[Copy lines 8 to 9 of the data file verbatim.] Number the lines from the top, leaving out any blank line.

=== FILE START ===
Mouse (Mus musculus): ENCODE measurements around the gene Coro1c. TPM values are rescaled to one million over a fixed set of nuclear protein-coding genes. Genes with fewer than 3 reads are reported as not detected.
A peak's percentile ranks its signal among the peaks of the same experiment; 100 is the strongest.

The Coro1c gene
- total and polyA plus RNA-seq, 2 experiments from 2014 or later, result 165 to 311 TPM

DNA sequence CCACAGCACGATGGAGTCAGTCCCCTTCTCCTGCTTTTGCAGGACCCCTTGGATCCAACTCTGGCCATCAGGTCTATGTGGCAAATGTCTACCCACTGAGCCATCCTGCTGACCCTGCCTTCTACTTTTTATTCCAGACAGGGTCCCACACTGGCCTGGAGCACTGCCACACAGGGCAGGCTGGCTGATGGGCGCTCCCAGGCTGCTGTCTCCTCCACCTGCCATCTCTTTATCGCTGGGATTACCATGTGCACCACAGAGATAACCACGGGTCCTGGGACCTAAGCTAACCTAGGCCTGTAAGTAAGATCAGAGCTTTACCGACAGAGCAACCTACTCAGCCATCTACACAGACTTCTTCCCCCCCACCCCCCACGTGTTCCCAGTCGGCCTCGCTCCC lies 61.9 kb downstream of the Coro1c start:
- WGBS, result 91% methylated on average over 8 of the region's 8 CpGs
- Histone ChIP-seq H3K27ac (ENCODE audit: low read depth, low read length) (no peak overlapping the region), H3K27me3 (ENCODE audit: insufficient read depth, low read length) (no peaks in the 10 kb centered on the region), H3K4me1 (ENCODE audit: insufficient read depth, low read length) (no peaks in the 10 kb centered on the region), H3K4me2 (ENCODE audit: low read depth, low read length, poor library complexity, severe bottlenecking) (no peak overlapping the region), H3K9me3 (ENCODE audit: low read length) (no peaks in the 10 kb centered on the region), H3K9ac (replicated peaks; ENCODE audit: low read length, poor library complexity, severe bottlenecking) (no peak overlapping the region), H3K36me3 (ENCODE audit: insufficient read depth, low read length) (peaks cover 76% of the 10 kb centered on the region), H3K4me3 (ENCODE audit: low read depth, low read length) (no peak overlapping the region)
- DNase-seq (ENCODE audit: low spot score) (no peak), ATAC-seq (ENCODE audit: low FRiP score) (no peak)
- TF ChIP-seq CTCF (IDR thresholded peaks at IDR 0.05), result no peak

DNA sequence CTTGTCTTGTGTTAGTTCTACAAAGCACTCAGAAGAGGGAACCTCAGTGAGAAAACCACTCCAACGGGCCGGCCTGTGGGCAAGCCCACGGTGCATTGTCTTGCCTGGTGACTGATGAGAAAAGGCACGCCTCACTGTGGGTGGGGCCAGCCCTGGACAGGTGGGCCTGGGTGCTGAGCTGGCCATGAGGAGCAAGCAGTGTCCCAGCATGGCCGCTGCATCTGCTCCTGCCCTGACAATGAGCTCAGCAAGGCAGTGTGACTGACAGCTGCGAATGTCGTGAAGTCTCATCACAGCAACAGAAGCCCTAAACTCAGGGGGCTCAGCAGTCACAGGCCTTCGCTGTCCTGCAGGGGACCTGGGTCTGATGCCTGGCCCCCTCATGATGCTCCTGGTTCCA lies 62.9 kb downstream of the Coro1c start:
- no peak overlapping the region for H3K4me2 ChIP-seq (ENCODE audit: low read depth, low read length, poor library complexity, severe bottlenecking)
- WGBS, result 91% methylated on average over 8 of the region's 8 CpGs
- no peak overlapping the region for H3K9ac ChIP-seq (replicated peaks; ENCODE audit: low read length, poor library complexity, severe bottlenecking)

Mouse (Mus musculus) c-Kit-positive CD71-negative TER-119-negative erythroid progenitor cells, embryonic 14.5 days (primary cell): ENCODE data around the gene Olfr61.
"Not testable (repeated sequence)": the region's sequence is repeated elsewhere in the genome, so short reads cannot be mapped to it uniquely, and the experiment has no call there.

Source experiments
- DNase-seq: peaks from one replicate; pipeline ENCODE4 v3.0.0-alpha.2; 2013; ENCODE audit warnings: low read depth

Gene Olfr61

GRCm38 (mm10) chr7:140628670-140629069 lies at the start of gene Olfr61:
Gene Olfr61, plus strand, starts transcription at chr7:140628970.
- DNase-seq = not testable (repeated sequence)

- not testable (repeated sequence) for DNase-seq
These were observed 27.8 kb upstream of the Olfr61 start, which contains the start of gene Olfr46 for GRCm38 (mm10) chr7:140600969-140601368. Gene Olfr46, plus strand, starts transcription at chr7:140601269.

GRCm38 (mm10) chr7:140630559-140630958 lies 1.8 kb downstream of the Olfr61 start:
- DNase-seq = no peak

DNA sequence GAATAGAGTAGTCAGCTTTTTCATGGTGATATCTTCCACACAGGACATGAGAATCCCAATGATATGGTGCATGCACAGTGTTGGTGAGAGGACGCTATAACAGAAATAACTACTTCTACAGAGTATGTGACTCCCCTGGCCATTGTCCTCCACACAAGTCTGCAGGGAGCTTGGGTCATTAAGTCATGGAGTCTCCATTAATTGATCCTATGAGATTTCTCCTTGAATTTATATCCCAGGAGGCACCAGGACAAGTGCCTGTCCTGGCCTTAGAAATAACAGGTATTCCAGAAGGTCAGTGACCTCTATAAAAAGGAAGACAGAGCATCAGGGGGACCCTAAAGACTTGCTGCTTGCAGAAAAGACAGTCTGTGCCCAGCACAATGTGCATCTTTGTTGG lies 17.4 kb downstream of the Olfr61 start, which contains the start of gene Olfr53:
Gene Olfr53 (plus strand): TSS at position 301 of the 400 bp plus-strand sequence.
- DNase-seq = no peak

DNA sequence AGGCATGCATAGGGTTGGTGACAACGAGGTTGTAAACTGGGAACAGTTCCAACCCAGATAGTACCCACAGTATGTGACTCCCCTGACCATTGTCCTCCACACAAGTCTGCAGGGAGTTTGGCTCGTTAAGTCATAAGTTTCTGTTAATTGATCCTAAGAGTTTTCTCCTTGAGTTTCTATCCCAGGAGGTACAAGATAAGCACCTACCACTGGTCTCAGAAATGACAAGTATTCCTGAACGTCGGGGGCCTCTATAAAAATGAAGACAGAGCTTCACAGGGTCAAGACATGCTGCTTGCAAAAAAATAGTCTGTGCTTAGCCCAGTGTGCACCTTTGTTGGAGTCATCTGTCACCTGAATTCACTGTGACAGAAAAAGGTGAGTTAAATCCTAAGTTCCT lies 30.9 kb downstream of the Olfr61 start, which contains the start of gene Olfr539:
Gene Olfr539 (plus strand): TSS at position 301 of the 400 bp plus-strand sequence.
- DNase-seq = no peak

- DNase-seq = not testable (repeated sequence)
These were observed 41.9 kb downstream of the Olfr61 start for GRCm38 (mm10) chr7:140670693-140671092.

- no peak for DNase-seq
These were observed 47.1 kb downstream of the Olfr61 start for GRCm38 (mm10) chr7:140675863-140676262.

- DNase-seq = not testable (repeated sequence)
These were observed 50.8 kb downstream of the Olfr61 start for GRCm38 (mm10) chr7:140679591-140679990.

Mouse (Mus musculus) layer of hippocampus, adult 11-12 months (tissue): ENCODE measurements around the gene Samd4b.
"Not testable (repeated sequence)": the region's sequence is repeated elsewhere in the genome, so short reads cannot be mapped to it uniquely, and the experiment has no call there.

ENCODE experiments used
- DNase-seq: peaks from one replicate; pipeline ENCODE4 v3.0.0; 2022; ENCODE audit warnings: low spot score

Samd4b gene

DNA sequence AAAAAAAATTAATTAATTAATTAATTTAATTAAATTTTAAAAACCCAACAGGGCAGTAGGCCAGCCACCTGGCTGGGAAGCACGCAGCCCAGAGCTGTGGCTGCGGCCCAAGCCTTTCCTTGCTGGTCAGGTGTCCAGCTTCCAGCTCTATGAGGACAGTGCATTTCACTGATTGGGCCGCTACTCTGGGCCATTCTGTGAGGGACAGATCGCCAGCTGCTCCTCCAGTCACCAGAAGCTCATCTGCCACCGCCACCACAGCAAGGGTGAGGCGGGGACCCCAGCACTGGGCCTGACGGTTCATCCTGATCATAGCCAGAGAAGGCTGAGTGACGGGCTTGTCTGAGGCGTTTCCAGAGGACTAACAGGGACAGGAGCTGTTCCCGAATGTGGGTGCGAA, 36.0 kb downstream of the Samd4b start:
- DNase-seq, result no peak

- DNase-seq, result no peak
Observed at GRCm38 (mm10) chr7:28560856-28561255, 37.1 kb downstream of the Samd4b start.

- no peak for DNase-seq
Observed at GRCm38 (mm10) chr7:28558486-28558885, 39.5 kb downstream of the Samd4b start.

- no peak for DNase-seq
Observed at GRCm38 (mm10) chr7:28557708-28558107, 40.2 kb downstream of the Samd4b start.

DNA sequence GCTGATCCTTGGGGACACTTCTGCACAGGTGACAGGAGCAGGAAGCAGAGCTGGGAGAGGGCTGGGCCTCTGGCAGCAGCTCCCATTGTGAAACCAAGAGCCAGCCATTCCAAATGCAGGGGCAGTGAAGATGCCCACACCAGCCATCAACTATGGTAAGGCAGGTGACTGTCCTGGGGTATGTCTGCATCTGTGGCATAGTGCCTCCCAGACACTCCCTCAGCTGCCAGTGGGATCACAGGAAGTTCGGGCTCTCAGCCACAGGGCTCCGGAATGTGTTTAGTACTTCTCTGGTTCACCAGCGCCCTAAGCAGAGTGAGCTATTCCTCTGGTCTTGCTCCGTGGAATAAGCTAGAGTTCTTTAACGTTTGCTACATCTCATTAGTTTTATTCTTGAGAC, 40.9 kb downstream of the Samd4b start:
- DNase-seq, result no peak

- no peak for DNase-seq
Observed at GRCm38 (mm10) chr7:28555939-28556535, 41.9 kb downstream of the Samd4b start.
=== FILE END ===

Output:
- DNase-seq (ENCODE audit: low spot score) (no peak), ATAC-seq (ENCODE audit: low FRiP score) (no peak)
- TF ChIP-seq CTCF (IDR thresholded peaks at IDR 0.05), result no peak